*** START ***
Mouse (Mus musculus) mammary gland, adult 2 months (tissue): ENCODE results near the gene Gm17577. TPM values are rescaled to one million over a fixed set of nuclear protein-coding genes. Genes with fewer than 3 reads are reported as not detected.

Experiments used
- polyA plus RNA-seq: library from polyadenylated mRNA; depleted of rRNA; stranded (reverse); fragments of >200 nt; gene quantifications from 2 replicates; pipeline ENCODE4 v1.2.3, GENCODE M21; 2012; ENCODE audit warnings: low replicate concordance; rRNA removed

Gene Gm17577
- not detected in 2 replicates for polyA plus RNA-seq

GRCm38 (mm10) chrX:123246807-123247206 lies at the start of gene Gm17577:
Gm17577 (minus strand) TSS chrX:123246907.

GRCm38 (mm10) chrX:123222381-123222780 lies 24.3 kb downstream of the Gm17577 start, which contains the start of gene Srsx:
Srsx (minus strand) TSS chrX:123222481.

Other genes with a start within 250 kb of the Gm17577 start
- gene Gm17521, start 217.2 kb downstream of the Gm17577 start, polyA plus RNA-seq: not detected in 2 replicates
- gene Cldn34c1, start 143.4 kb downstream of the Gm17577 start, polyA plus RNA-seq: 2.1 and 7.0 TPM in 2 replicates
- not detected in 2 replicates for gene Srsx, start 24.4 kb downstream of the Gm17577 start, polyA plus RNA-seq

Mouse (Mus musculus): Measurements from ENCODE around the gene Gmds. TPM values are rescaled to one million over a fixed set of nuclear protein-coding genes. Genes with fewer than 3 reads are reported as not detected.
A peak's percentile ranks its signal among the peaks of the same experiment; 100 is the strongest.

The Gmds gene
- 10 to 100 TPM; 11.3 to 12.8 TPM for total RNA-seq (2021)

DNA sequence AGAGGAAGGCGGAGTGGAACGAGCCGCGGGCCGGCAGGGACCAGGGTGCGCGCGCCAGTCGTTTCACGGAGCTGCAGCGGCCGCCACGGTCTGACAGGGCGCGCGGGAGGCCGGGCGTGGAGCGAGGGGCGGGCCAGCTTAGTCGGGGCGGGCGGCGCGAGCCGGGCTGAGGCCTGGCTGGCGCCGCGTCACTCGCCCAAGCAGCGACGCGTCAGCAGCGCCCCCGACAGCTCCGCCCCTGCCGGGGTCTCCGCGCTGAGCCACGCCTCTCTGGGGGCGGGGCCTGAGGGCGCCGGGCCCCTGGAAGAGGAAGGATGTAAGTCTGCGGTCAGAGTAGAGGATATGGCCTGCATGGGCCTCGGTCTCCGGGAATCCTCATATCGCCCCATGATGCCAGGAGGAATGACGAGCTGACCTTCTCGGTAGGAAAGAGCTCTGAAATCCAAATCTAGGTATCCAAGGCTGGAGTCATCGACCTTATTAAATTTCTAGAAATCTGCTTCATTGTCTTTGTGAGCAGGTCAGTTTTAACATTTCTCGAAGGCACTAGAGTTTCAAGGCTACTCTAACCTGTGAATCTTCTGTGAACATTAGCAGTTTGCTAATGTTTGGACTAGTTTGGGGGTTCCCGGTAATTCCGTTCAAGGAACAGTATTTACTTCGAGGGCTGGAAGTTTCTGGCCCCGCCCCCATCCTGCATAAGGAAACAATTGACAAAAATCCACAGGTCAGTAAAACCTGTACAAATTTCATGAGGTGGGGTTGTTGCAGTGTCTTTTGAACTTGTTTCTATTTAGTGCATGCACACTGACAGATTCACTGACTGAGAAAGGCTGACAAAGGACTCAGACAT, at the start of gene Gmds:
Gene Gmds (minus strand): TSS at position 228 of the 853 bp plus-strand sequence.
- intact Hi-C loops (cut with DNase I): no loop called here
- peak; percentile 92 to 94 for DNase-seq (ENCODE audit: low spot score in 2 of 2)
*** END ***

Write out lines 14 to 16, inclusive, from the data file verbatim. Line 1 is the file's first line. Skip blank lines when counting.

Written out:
Mouse (Mus musculus): Measurements from ENCODE around the gene Gmds. TPM values are rescaled to one million over a fixed set of nuclear protein-coding genes. Genes with fewer than 3 reads are reported as not detected.
A peak's percentile ranks its signal among the peaks of the same experiment; 100 is the strongest.

The Gmds gene